A company is required to have an Offer for Subscription. Once the Beansprout Company™ has raised the minimum capital, the Beansprout Company™ shares will be quoted on the relevant Agreed Market. There is the possibility that the Beansprout Company™ can raise further funds before a Permitted Transaction has been announced, by the issue of more shares at the Public Offer price, or higher, but not lower.
Check your suitability with this type of investment with your financial advisor. It is likely that prior experience of investing in smaller companies will be required, where the investor is aware of the perceived greater risks to their capital associated with investing in smaller companies.
The Founder Directors have two years in which to find a suitable business that fits within the Investment Policy stated in the Prospectus, and complete a Permitted Transaction.
If the Beansprout Company™ does not succeed within that time, the founding directors must liquidate the Beansprout Company™ and use best endeavours to return the balance of the money to the shareholders in proportion to their investment.
No. Whilst looking for a target for the Permitted Transaction, the directors may need to spend the money on valuations or appraisals; business plans; feasibility studies and technical assessments; Expert Reports; and financial and commercial due diligence.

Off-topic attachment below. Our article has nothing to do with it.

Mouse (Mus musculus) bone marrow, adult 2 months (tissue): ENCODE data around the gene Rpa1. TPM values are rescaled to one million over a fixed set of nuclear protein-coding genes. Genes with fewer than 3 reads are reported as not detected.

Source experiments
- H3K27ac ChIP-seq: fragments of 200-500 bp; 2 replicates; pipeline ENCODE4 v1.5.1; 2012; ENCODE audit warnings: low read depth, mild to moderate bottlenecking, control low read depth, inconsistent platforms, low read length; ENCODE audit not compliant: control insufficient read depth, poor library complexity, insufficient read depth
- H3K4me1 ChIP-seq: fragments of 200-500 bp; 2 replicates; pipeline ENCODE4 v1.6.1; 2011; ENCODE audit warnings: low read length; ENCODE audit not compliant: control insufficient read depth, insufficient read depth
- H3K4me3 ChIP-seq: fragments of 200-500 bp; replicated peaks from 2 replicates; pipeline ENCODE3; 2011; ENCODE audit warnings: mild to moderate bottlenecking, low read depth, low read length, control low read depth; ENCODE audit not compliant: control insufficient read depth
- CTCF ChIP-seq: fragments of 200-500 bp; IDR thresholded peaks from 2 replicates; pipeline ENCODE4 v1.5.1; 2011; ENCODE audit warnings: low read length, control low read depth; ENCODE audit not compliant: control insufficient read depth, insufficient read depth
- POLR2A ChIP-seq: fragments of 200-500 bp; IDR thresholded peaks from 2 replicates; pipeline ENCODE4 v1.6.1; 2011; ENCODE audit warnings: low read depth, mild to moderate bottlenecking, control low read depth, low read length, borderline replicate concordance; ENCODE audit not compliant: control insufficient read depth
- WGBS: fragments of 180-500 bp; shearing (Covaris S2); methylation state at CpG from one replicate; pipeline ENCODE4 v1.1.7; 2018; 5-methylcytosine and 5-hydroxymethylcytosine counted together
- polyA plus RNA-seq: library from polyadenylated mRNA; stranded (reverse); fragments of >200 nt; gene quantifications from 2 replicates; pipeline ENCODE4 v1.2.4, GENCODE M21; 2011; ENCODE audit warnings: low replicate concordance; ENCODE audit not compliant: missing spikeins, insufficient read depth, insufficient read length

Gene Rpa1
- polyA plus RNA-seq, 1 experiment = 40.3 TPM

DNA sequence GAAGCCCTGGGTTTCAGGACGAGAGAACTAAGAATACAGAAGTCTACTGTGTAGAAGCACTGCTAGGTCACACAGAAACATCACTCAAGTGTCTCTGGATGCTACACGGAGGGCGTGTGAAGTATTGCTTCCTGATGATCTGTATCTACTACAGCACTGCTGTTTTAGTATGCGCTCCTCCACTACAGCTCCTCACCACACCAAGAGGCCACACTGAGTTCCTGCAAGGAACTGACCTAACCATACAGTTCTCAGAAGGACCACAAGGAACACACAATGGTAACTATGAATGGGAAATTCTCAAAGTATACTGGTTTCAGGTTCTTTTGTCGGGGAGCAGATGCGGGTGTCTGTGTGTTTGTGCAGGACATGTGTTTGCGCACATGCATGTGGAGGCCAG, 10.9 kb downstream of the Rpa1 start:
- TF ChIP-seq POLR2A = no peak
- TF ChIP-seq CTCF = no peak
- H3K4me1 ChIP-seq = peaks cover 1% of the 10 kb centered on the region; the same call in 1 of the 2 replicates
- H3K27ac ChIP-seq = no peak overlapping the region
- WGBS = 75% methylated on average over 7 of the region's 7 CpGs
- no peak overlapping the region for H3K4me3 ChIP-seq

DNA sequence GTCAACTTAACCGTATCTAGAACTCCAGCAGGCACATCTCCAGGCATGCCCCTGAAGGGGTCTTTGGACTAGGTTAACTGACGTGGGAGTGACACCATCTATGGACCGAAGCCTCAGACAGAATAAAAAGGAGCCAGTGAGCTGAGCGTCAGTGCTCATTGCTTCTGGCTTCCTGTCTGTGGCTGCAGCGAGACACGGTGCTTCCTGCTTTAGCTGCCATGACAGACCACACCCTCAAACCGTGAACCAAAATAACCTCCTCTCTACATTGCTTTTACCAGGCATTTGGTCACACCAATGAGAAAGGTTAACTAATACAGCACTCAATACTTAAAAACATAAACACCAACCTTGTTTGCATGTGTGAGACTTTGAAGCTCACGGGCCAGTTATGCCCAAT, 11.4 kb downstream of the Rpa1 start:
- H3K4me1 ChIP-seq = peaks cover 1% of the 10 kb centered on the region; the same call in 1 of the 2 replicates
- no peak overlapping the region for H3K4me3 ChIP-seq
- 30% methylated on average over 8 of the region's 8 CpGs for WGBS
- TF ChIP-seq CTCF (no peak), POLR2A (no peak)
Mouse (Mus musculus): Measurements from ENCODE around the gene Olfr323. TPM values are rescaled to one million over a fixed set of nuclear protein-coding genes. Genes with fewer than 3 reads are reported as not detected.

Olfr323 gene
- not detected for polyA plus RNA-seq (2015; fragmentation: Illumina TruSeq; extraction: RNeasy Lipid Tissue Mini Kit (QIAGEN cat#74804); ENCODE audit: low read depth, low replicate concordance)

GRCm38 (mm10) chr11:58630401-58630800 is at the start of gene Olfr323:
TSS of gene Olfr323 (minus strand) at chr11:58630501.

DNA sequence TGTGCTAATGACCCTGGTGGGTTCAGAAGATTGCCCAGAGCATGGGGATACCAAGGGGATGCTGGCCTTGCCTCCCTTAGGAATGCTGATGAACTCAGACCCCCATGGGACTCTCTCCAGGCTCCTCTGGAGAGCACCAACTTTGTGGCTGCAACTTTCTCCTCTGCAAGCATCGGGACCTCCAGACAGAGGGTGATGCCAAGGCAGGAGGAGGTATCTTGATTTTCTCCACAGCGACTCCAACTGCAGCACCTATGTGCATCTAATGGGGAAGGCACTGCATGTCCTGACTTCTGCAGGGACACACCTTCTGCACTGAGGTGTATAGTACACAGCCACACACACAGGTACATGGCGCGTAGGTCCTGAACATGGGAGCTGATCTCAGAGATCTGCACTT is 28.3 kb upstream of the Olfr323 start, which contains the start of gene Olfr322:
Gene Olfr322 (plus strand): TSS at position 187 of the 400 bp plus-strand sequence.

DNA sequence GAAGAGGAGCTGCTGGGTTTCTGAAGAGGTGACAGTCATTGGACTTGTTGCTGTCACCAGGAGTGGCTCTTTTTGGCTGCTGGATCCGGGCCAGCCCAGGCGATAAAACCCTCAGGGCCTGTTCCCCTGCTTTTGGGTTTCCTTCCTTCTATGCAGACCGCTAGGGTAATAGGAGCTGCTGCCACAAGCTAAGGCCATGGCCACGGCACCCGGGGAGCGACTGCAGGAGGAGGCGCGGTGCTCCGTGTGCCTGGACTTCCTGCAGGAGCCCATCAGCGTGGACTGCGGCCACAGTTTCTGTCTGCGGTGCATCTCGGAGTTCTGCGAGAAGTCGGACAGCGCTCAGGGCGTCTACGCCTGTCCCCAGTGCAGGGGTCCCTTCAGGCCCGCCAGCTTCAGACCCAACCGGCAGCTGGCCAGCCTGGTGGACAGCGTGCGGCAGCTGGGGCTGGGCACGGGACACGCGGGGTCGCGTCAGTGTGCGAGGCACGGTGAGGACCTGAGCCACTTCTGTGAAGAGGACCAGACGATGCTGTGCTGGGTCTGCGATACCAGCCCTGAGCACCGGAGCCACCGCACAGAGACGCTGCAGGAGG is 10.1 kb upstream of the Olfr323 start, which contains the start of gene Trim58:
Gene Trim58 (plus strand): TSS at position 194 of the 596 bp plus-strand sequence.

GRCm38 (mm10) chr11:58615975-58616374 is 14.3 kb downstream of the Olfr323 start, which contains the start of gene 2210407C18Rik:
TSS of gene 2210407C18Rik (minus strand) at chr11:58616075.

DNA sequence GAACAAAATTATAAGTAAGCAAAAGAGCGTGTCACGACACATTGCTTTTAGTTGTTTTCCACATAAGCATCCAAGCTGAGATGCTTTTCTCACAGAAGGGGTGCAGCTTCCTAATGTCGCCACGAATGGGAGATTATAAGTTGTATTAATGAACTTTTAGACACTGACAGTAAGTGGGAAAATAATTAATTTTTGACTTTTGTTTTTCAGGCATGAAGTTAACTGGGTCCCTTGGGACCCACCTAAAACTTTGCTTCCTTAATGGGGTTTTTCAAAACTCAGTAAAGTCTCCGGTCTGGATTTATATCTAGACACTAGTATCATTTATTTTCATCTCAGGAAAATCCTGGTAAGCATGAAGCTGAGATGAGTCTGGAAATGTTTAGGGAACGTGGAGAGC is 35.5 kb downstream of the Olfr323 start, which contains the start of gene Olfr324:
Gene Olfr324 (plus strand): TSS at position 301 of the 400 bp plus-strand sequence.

The directors cannot spend money on directors’ fees, and leasing of assets. There are other restrictions relating to Connected Parties.
There are a number of mitigations, including but not limited to: the Code is publicly available on www.thesharrepublic.com, there are contracts with directors, and TSRC can sue non compliant companies. If the Beansprout Company™ and/or its Directors do not comply with the Prospectus, TSRC as the adviser can ask the market regulator to suspend the shares.
A Beansprout Company™ is a Public Limited Company which requires a minimum capital of £50,000.
A minimum of 5,000,000 and a maximum of 25,000,000 founder shares can be issued to provide the seed capital. Each founder director must subscribe for a minimum of 50,000 shares. The Beansprout Company™ must have a minimum of three and a maximum of six founding directors. As an incentive for the seed investment, the directors can set the Public Offer price up to 2.5 times the seed share price. On finding, agreeing and executing a Permitted Transaction, the directors might remain with the Beansprout Company™ as Non-Executive Directors, to guide and assist the Beansprout Company™ in matters of corporate governance and development in the public arena.